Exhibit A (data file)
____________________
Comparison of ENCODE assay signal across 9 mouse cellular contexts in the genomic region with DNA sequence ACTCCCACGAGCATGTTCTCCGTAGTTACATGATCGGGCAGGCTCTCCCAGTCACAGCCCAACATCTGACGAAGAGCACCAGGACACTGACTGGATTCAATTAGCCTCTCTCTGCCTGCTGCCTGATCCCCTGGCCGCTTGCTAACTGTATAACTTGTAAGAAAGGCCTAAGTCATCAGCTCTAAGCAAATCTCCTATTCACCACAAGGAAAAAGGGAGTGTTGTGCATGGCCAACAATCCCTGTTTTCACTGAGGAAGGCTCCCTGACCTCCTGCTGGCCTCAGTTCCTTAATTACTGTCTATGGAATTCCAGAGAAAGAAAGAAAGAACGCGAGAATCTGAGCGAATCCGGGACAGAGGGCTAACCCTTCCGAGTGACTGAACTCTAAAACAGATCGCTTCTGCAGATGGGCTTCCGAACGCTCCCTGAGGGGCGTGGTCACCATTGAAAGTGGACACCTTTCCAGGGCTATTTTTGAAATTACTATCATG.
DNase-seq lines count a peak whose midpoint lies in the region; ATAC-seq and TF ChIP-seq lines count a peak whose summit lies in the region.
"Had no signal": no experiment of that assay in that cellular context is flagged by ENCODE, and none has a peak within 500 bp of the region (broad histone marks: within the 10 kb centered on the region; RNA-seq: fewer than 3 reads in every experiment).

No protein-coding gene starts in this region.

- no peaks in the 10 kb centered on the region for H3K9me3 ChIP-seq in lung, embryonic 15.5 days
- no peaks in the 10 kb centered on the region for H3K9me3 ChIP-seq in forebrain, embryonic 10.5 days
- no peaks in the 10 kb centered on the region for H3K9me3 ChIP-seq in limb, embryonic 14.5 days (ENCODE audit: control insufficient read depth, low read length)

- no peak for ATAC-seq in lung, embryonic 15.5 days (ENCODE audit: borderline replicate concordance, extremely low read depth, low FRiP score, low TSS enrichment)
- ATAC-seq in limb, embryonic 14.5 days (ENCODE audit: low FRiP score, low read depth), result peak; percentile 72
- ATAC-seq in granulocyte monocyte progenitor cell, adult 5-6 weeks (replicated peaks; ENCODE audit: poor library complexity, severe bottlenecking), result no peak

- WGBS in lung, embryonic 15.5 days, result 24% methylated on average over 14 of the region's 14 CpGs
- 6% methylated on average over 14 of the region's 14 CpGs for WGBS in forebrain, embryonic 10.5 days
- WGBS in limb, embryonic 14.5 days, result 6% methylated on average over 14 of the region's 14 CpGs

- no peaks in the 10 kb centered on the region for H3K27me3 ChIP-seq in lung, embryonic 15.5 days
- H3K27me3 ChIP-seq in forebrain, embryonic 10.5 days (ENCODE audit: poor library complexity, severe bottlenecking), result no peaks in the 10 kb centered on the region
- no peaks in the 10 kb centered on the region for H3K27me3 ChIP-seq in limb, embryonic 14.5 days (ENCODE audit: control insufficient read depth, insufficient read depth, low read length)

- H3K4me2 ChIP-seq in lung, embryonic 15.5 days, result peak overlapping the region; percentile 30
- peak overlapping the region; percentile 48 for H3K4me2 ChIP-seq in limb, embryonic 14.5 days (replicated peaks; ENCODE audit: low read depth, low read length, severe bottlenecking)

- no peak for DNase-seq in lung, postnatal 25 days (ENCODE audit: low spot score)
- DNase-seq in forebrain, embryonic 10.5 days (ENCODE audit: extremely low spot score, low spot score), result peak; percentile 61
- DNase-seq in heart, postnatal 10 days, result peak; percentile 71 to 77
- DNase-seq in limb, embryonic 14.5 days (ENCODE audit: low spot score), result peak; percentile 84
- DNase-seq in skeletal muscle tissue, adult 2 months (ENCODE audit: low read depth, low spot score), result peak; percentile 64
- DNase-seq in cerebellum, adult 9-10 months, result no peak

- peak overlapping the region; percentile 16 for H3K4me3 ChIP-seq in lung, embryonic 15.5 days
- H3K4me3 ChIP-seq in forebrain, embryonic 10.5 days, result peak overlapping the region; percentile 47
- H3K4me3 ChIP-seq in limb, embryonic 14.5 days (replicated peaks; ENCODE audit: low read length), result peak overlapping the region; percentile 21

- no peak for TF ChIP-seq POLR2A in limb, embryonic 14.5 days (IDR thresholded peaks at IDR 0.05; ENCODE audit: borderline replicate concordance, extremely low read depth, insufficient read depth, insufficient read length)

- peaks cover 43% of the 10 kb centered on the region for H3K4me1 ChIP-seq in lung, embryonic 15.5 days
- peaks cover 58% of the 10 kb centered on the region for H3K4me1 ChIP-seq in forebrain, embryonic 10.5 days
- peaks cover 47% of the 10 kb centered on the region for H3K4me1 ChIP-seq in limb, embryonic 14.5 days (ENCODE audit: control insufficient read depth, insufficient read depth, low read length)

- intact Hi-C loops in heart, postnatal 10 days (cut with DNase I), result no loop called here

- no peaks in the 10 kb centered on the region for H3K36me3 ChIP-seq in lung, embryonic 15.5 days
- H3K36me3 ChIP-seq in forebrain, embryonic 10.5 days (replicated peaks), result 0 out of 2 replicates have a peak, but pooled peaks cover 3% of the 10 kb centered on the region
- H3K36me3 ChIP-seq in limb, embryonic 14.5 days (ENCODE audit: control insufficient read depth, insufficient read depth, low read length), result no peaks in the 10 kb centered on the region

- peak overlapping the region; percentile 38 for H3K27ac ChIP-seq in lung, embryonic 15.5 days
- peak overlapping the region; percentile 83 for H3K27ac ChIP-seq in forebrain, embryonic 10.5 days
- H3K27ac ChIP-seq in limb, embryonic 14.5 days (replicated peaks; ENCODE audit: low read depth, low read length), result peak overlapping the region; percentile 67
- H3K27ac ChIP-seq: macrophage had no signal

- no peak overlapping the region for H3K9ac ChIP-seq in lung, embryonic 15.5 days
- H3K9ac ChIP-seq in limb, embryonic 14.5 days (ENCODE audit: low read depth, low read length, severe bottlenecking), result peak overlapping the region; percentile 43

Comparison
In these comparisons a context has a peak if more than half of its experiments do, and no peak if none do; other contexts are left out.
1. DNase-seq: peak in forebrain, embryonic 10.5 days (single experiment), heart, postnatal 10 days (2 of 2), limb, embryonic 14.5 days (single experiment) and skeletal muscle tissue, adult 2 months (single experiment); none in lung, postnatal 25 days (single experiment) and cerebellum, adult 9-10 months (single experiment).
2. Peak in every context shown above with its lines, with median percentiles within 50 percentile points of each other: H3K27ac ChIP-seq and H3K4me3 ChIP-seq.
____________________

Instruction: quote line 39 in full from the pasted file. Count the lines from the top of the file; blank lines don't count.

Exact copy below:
- H3K27ac ChIP-seq: macrophage had no signal